• Transformation is gene transfer resulting from the uptake by a recipient cell of naked DNA from a donor cell. Certain bacteria (e.g. Bacillus, Haemophilus, Neisseria, Pneumococcus) can take up DNA from the environment and the DNA that is taken up can be incorporated into the recipient's chromosome. Conjugation Conjugation
• Transfer of DNA from a donor to a recipient by direct physical contact between the cells. In bacteria there are two mating types a donor (male) and a recipient (female) and the direction of transfer of genetic material is one way; DNA is transferred from a donor to a recipient. Physiological States of F Factor
Physiological States of F Factor
• Autonomous (F+) – Characteristics of F+ x F crosses
• F becomes F+ while F+ remains F+
• Low transfer of donor chromosomal genes F+ Physiological States of F Physiological Factor • Integrated (Hfr) – Characteristics of Hfr x F crosses
• F rarely becomes • Hfr while Hfr remains Hfr
High transfer of certain donor chromosomal genes F+ Hfr Physiological States of F Factor
Physiological States of F Factor
• Autonomous with donor genes (F’) – Characteristics of F’ x F crosses
• F becomes F’ while F’ remains F’
• High transfer of donor genes on F’ and low transfer of other donor chromosomal genes Hfr F’ Mechanism of F+ x F Crosses
Mechanism of F
• Pair formation
bridge • DNA transfer
– Origin of transfer
– Rolling circle replication F+ F- F+ F- F+ F+ F+ F+ Mechanism of Hfr x F Crosses
Mechanism of Hfr x F
• Pair formation
bridge • DNA transfer Hfr F- Hfr F- – Origin of transfer
– Rolling circle replication • Homologous recombination Hfr F- Hfr F- Mechanism of F’ x F Crosses
Mechanism of F’ x F
• Pair formation
• DNA transfer F’ F- F’ F- F’ F’ F’ F’ – Origin of transfer
– Rolling circle replication R Plasmid
P lasmid Transduction: Transduction:
• Transduction is defined as the transfer of genetic information between cells through the mediation of a virus (phage) particle. It therefore does not require cell to cell contact and is DNase resistant. Generalized Transduction Generalized Transduction • Generalized transduction is transduction in which potentially any bacterial gene from the donor can be transferred to the recipient. The mechanism of generalized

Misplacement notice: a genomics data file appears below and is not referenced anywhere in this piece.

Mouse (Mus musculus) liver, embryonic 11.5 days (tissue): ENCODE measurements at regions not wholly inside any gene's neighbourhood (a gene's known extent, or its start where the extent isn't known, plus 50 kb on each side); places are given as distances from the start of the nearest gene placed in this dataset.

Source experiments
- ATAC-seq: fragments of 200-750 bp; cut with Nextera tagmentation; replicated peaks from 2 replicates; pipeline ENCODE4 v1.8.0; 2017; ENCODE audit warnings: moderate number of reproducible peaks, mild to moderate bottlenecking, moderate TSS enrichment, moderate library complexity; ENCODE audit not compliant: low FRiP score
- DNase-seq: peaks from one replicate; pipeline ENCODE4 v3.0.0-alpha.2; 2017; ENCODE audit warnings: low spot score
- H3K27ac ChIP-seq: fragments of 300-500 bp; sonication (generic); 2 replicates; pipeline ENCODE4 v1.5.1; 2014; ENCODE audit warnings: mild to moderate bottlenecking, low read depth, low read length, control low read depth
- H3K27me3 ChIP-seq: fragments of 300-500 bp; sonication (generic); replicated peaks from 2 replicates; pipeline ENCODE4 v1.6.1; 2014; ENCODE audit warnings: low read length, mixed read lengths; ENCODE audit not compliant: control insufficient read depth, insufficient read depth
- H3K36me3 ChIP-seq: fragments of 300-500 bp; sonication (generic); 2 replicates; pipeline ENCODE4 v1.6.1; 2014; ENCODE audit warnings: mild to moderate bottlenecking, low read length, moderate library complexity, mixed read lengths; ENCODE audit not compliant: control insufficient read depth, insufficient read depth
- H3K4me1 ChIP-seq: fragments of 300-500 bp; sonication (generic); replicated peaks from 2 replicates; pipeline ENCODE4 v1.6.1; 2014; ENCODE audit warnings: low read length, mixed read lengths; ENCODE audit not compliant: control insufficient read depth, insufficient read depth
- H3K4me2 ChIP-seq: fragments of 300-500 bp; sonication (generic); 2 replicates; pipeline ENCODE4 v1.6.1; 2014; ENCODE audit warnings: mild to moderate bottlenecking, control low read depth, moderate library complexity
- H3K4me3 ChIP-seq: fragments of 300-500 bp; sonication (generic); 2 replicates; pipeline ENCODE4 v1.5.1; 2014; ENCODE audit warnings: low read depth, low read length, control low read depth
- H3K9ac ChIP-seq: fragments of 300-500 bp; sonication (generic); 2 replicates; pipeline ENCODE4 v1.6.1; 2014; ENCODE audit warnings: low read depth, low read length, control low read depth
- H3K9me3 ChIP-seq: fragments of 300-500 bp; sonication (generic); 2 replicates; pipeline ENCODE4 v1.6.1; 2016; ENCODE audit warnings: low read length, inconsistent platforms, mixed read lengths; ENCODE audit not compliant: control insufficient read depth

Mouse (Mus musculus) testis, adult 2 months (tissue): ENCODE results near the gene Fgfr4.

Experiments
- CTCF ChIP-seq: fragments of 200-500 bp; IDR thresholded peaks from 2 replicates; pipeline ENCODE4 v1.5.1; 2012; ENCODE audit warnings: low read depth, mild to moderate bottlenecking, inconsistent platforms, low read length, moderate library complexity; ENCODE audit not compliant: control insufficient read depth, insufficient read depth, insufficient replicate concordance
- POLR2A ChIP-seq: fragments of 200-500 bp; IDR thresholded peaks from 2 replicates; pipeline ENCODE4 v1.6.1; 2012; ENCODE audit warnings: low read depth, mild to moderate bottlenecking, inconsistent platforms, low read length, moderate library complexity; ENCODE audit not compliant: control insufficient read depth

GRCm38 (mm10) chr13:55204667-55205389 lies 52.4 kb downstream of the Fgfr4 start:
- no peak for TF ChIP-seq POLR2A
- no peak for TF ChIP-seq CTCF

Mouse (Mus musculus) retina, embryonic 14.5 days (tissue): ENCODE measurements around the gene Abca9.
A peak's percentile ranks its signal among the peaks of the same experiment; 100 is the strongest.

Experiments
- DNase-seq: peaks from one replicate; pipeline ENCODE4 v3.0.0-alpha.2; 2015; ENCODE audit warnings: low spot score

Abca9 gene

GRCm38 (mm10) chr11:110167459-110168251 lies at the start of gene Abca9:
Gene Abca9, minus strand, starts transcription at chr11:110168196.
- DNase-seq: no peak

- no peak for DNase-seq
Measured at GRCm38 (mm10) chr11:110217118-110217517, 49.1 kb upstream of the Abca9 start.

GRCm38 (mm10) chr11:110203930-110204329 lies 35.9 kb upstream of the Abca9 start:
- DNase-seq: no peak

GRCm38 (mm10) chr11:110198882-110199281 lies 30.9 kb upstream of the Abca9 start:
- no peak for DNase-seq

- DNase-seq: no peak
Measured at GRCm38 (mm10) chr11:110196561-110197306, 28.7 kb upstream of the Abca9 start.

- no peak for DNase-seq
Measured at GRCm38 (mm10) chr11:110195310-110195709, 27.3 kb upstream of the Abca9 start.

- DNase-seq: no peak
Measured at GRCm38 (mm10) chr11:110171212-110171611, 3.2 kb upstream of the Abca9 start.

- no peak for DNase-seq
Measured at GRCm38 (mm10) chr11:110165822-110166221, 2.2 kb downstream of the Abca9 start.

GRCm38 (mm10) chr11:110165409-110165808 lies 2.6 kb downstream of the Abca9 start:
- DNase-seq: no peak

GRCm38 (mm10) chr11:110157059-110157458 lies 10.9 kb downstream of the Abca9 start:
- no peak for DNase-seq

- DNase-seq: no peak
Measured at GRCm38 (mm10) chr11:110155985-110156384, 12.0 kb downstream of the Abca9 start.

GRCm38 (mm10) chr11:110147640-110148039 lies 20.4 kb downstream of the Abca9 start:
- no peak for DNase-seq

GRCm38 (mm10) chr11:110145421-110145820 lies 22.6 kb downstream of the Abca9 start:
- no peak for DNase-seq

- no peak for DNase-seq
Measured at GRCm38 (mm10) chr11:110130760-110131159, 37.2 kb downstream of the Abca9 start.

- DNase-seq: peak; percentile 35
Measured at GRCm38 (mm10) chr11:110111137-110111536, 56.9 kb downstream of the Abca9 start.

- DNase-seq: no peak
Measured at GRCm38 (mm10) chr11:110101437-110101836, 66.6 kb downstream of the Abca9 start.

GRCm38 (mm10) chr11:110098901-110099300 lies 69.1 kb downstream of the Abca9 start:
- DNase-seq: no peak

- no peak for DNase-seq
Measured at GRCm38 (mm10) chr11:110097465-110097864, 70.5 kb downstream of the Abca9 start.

The mechanism of generalized
transduction Generalized transduction
1. It is relatively easy. 2. It is rather efficient (103 per recipient with 3. 4. P22HT, 106 with P22 or P1), using the correct phage. It moves only a small part of the chromosome which allows you to change part of a strain's genotype without affecting the rest of the chromosome. The high frequency of transfer and the small region transferred allows finestructure mapping Specialized transduction
• Specialized transduction is transduction in •
• which only certain donor genes can be transferred to the recipient. Different phages may transfer different genes but an individual phage can only transfer certain genes
Specialized transduction is mediated by lysogenic or temperate phage and the genes that get transferred will depend on where the prophage has inserted in the chromosome. The mechanism of specialized The mechanism of specialized transduction Specialized transduction Specialized transduction 1. Very efficient transfer of a small regioncan be 2.
4. useful for finestructure mapping Excellent source of DNA for the chromosomal region carried by the phage, since every phage carries the same DNA. Can often be used to select for deletions of some of the chromosomal genes carried on the phage. Merodiploids generated using specialized phage can be quite useful in complementation analyses. Lysogenic conversion Lysogenic
• The prophage DNA as a gene recombined with chromosome of host cell. Protoplast Fusion P rotoplast
• Fusion of two protoplasts treated with
lysozyme and penicillin. Application of Bacterial Variation
Application of Bacterial Variation
• Use in medical clinic: Diagnosis,
• Use in Genetic Engineering
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This note was uploaded on 12/27/2011 for the course STEP 1 taught by Professor Dr.aslam during the Fall '11 term at Montgomery College.
- Fall '11